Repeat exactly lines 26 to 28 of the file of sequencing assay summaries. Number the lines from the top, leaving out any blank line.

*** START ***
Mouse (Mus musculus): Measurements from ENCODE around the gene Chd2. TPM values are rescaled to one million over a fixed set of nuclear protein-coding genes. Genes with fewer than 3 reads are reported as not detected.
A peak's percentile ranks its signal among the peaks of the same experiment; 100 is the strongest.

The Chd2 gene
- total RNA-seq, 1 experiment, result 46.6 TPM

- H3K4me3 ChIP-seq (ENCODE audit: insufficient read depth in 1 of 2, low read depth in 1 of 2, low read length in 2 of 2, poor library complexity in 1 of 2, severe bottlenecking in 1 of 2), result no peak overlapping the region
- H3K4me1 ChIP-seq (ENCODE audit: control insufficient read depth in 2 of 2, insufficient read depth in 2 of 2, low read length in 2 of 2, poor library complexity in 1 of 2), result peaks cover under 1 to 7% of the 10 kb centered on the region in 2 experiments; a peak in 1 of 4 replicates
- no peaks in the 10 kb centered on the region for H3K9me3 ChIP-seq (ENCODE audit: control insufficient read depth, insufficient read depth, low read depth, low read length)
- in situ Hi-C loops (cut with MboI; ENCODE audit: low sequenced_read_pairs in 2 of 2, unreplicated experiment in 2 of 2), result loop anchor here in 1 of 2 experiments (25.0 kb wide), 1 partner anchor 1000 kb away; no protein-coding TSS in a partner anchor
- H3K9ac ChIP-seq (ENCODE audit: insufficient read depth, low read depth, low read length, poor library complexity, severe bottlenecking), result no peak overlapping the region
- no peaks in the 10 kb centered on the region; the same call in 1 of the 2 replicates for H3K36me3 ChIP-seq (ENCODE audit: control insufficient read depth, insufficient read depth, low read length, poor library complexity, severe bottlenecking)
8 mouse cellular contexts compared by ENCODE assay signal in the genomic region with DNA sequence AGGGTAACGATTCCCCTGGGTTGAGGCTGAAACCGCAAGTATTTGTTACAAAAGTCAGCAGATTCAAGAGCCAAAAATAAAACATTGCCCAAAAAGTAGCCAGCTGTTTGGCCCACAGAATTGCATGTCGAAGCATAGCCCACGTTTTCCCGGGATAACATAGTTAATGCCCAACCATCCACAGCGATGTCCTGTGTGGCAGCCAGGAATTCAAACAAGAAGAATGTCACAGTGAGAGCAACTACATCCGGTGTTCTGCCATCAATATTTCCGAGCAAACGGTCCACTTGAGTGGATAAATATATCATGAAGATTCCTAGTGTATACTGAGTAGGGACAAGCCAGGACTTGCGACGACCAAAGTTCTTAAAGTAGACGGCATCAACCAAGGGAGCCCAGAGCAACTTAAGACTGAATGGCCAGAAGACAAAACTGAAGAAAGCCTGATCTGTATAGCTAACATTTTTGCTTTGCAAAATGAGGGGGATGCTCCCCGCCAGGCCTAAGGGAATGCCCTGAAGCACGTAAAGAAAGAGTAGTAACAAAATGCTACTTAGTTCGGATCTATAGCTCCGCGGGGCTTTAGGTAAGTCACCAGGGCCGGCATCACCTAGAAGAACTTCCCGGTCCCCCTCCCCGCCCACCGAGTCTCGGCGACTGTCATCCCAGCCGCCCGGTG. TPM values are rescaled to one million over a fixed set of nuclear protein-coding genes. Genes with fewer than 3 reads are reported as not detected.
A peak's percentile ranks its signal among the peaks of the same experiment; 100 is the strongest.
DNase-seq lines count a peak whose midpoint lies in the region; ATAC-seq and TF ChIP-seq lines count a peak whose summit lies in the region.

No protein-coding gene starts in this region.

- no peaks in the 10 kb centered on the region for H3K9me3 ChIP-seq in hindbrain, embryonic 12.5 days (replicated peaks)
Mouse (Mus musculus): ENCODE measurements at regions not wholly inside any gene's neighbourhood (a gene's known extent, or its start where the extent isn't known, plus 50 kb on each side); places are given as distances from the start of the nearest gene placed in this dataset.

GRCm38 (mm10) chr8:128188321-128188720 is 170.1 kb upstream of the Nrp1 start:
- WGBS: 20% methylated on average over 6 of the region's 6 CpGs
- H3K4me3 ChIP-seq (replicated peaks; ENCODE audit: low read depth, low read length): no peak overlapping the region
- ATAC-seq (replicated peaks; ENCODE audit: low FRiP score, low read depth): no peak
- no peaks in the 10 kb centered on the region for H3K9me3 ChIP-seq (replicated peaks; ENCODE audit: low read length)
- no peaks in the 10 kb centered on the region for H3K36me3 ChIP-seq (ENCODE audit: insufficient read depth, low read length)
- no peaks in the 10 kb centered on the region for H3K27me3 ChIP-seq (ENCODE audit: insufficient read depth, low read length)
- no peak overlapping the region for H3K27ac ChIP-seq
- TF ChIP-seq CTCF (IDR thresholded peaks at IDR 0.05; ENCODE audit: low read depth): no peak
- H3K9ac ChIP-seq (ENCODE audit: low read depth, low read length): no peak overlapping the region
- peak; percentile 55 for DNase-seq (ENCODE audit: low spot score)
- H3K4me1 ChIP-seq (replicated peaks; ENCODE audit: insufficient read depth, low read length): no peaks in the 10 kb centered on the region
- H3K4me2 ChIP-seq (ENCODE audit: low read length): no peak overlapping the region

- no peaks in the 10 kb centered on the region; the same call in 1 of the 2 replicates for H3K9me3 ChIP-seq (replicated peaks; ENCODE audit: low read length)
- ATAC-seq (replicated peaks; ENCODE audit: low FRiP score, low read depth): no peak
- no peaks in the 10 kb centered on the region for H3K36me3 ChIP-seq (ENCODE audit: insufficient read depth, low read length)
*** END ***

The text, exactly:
- H3K9ac ChIP-seq (ENCODE audit: low read depth, low read length): no peak overlapping the region
- peak; percentile 55 for DNase-seq (ENCODE audit: low spot score)
- H3K4me1 ChIP-seq (replicated peaks; ENCODE audit: insufficient read depth, low read length): no peaks in the 10 kb centered on the region